Plant Pathways - Reactome Curation Workshop
October 25-29, 2010, 9:00 am - 5:00 pm
- 1 Workshop Agenda
- 2 Workshop material
- 3 Acknowledgments
What to Bring
You'll need a laptop computer with wireless card - Windows or Linux or Mac are all equally fine. The only hardware limitation is that if you use a Mac, try to bring an external two-button mouse. Many of the operations within the curator tool for data entry are remarkably tricky without one.
The goal of this workshop is to provide you with enough understanding of the Reactome data model for representing biological processes at a molecular level, the software tool used to collect and organize relevant data for pathway annotation, and the web tools used to visualize and analyze these data, so that you can begin to use them effectively to annotate rice, maize, and other plant biological processes of interest to you.
The main focus of the workshop will be the software tool for data entry. To become proficient, you will need to use the tool to annotate processes yourselves, so we’ll alternate between presentations of features of the tool and the data model and sessions in which you will apply this material to actual processes.
Some candidates for annotation include:
abscisic acid synthesis and catabolism 
gibberellins synthesis and catabolism 
biotin synthesis 
Rho GTPase cycle 
a step in the cell cycle 
Gibberellic acid signaling
ABA signaling 
ethylene signaling 
COPI Mediated Transport 
These are only suggestions. Other processes, based on your interests or ideas you have while browsing (below) are also possible.
This PowerPoint file introduces basic concepts of pathway curation and distinctive features of their implementation in Reactome.
Here are some more detailed materials to review for background. A paper by Vastrik et al. describes the Reactome data model. A preprint of a paper to be published in the January 2011 Nucleic Acids Research database issue describes the current state of the human Reactome database and our newly redesigned web site.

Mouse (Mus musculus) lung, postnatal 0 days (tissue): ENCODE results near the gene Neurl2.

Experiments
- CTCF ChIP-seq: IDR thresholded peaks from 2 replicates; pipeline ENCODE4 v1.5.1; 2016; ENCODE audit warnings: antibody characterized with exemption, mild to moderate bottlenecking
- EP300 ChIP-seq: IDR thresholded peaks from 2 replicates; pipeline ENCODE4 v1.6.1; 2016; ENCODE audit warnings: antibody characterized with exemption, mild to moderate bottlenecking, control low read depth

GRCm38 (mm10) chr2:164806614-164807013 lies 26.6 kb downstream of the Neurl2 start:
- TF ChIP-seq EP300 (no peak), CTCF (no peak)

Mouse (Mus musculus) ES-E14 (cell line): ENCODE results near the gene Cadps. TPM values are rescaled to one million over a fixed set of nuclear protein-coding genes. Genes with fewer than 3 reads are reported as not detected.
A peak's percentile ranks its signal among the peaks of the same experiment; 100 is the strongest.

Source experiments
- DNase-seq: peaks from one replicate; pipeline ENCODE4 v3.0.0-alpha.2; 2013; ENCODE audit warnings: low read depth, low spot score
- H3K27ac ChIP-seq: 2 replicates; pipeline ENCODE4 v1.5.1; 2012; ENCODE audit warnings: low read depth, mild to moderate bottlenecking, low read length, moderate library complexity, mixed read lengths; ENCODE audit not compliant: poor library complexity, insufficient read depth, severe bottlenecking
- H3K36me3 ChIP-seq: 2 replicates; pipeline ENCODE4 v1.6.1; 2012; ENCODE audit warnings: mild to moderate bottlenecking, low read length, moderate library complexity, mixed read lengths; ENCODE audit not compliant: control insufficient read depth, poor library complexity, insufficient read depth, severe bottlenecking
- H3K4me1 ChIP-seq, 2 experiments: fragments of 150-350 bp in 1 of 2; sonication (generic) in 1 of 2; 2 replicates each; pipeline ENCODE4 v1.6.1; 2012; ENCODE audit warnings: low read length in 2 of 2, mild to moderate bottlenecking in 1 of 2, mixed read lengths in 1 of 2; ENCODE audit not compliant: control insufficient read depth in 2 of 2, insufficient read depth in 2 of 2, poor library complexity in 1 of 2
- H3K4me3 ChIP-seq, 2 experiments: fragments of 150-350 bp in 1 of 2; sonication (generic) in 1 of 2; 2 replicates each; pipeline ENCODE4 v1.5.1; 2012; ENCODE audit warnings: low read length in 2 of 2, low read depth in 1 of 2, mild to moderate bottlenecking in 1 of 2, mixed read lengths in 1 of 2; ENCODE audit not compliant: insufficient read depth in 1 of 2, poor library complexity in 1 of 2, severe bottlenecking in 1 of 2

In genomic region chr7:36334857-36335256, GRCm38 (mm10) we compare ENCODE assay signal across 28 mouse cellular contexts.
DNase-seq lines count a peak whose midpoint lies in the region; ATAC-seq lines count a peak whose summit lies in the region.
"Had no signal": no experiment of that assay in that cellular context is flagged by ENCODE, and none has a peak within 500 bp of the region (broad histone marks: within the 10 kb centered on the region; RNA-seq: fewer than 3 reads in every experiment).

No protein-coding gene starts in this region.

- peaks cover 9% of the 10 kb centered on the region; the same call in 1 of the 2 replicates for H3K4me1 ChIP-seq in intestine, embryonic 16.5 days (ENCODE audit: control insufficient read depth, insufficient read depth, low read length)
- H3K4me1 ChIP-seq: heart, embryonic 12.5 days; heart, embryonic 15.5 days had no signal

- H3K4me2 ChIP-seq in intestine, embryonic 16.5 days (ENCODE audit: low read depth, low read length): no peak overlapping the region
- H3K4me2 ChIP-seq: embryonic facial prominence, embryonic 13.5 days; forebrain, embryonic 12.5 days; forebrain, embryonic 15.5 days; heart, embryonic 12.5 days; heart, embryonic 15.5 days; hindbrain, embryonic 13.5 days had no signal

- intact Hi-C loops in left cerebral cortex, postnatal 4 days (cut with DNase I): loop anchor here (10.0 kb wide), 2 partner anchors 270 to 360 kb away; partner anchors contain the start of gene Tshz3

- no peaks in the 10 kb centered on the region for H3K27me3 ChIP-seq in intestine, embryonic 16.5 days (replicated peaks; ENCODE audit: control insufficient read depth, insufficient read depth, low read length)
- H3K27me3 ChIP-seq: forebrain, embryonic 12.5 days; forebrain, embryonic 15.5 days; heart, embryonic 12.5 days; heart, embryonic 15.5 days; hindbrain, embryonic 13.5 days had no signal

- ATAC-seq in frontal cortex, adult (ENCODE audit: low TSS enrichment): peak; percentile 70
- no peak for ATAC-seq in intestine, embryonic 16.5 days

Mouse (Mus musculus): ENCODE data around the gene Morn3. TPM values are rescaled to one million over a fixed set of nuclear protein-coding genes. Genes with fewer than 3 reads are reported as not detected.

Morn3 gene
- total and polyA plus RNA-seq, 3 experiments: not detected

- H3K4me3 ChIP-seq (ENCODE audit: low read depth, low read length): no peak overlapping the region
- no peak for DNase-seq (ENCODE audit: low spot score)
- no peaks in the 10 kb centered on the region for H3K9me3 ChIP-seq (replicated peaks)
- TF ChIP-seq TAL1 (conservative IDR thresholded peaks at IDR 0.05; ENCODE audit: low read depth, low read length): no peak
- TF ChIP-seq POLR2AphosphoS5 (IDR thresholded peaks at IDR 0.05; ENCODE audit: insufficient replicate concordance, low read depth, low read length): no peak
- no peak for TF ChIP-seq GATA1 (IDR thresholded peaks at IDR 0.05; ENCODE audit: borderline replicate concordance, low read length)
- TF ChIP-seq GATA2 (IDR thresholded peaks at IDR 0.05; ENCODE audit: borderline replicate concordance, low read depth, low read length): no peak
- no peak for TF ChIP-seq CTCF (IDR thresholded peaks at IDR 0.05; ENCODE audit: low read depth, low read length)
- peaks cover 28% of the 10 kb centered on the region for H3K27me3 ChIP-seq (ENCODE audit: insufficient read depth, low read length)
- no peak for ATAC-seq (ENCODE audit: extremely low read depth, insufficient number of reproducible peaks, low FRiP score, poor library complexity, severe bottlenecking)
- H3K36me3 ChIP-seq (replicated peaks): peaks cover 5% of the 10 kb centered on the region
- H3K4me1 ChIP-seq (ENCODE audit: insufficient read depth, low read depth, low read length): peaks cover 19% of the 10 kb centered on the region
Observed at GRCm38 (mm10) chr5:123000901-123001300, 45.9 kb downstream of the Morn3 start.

Two web links are worth exploring because they will both show you more about the actual database, and because they will show you two kinds of computationally generated templates for rice processes that may be useful starting points for streamlined manual curation. We will explore both of these templates carefully in the workshop; the point now is to get a sense of what is there and how well it fits – or fails to fit! – the real biology of rice and your understanding of how to represent that biology at a molecular level.
A link to the current human Reactome database. You can browse the human version of your favorite well-conserved process, like the TCA cycle or aspects of DNA replication and cell cycle progression. A detailed users’ guide is here. A useful exercise is to re-set the default species for browsing: in the red-text-on-blue-background bar near the top of the page in the white box that says Homo sapiens by default, use the drop-down menu to choose Oryza sativa (or any other species on the list of interest to you). The effect of this is to change the displays on the home page from the comprehensive list of manually curated human processes to the subset of that list for which homologous reactions can be inferred based on orthology in the species you’ve chosen. The computational process used to make these inferences is described here. Look at your favorite process (if our program managed to infer it), and see how well the computer did compared to what you know about the real biology of the process. Suggested pathways above marked  are examples of rice inferences made computationally from human curated material.